Logitech ditches keyboard batteries in favor of sunlight
By Paul Ridden
November 2, 2010
One of the most annoying things about typing on a wireless keyboard is the sudden shutdown that often occurs right in the middle of a particularly inspirational key-tapping session. By the time the batteries have been replaced, the muse has vanished. Logitech's latest keyboard is designed to end such woes. The slim, wireless K750 sports a couple of solar strips above the row of function keys which provide the keyboard's power. The company says that it can draw energy from internal lighting as well as the sun, and will keep on going even after being kept in the dark for a few months.
The Logitech Wireless Solar Keyboard K750 is the company's first keyboard powered wholly by light. In addition to sunlight, the device's integrated solar panel will also be able to draw power from ambient, indoor light. Should you decide to stow the 0.3-inch thick keyboard away between periods of use, the company reckons that the K750 should retain its charge for at least three months, even in total darkness.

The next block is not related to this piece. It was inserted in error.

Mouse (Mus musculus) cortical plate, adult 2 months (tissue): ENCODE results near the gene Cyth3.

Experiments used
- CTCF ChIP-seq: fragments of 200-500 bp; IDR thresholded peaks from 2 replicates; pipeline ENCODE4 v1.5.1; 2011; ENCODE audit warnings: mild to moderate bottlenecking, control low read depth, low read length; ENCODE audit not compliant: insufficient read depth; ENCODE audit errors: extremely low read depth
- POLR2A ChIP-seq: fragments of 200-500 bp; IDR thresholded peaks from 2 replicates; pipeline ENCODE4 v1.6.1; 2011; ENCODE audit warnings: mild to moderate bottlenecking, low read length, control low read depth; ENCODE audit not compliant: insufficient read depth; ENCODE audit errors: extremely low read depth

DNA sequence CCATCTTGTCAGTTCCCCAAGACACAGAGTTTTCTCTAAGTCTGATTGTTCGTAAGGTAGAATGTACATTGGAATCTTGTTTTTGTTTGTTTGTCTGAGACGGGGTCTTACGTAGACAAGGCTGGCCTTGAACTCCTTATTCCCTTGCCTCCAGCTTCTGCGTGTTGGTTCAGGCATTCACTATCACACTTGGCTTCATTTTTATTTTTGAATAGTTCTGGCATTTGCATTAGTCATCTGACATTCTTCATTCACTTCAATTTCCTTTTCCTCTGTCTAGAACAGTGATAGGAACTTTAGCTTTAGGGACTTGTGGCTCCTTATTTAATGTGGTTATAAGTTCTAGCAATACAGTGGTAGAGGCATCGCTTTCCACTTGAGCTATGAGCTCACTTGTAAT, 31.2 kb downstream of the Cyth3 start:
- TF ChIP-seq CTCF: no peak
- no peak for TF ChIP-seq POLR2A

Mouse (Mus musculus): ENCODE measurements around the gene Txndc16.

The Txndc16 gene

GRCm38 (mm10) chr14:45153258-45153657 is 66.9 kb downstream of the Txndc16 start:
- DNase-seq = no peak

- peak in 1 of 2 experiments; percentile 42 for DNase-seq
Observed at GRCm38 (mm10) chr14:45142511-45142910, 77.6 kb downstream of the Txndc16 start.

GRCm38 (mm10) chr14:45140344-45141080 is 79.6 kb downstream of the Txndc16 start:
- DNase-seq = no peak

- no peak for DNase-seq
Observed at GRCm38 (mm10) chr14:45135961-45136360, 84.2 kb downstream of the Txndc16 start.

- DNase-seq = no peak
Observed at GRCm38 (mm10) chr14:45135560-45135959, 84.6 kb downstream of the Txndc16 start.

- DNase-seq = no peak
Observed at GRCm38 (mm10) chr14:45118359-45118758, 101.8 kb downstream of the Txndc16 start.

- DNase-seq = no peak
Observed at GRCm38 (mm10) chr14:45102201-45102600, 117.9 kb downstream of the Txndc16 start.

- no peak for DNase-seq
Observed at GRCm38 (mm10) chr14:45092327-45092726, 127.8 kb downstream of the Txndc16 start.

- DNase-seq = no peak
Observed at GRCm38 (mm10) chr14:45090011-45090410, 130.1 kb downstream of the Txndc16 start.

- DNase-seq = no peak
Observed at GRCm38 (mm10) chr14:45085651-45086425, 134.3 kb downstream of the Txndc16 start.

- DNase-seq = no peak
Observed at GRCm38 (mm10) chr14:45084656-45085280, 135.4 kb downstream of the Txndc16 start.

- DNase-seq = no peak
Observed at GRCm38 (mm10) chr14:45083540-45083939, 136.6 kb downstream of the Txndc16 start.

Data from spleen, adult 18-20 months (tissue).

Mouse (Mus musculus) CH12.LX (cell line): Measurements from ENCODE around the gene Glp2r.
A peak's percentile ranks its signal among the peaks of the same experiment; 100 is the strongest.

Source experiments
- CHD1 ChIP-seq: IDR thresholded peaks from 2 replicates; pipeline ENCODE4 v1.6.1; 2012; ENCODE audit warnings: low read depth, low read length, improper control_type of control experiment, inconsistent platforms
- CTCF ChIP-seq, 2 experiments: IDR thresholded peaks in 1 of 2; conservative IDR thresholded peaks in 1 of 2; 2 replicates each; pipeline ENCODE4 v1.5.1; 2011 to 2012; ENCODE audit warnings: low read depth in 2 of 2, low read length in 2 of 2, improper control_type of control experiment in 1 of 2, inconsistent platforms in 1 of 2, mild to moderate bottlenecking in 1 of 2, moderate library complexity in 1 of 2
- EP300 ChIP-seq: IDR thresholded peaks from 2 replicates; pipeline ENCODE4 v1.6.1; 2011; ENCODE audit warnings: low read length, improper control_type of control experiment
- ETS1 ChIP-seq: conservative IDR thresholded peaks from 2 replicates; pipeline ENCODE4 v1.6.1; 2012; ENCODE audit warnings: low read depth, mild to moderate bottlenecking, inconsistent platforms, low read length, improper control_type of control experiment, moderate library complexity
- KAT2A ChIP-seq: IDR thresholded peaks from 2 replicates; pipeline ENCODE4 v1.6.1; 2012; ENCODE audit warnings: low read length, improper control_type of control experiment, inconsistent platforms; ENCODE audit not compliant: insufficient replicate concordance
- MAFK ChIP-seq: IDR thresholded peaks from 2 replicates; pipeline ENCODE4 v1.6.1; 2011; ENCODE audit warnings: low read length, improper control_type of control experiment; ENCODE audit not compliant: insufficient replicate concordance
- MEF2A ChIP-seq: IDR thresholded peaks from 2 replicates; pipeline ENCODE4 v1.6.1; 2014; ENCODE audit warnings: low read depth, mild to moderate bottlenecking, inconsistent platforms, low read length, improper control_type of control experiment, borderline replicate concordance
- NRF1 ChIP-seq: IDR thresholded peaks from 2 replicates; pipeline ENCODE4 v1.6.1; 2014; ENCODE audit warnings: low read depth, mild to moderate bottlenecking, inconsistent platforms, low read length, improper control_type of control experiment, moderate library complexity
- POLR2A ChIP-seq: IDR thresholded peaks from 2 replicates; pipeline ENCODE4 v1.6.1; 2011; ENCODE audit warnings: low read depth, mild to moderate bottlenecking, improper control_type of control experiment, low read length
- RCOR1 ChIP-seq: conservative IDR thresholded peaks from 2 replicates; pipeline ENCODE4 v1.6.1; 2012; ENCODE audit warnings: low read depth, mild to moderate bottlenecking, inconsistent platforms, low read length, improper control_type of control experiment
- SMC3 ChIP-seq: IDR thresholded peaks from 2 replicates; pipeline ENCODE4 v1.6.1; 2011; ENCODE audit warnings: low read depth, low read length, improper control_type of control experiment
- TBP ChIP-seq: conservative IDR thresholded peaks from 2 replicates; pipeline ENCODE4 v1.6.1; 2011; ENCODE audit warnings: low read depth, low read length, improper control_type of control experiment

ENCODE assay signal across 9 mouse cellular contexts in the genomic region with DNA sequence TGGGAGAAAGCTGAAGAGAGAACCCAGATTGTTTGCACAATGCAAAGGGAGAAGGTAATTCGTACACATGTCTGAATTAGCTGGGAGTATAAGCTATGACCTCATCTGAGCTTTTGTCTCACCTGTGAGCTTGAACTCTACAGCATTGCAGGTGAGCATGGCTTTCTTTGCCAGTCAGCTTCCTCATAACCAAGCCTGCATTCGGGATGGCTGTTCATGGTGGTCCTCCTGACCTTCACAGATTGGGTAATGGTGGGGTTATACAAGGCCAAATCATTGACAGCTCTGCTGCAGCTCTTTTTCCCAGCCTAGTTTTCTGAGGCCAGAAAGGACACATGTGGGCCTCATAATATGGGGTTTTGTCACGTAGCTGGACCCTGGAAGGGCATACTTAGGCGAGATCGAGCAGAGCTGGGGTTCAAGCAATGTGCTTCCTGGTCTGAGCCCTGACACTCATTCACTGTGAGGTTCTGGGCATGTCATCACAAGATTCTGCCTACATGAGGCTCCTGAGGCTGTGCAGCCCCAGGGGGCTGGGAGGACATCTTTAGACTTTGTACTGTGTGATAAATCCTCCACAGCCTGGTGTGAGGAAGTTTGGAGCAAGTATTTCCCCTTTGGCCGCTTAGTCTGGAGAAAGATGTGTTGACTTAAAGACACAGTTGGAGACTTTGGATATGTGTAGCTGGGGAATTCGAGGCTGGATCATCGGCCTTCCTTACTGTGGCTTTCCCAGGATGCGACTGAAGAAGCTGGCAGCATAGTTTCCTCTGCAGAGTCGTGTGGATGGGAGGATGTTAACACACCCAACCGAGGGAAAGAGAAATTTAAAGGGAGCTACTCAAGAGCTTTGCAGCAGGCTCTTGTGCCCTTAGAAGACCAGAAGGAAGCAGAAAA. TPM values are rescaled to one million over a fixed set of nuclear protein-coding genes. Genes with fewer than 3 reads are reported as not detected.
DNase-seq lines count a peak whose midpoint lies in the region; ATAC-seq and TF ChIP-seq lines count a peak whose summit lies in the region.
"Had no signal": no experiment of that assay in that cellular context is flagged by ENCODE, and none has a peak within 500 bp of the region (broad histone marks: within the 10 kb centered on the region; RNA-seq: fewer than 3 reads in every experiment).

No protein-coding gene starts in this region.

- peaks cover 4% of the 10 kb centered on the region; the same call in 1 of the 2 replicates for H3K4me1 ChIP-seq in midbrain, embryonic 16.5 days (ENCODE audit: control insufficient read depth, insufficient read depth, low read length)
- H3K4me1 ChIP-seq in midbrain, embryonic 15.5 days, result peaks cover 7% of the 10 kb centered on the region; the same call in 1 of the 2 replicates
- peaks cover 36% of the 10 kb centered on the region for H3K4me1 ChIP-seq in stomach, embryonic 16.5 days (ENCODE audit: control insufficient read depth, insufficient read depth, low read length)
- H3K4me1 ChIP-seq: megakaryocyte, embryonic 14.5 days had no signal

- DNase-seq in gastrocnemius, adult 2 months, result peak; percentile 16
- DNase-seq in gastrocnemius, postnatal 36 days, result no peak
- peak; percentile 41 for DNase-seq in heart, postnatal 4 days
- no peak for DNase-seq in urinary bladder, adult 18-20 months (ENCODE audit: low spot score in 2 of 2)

The chiclet-type keys benefit from Logitech's Incurve design, which is said to provide a little extra keying comfort by supporting "the shape of your fingertips, while helping guide your fingers to the right key."
The K750 is a cordless keyboard and connects wirelessly with Logitech's low profile Unifying receiver over a 128-bit AES encrypted, 2.4GHz connection.
The company has also developed a solar power app that includes a lux meter to help position the keyboard in the best sunbathing position, and gives useful information about the keyboard's battery levels. It'll even send out an alert when power gets low, although there is also an indicator light on the keyboard itself to help avoid running out of juice mid-sentence. The app will be available from November 15.
You'll be able to get your hands on the Logitech Wireless Solar Keyboard K750 shortly for a suggested retail price of US$79.99.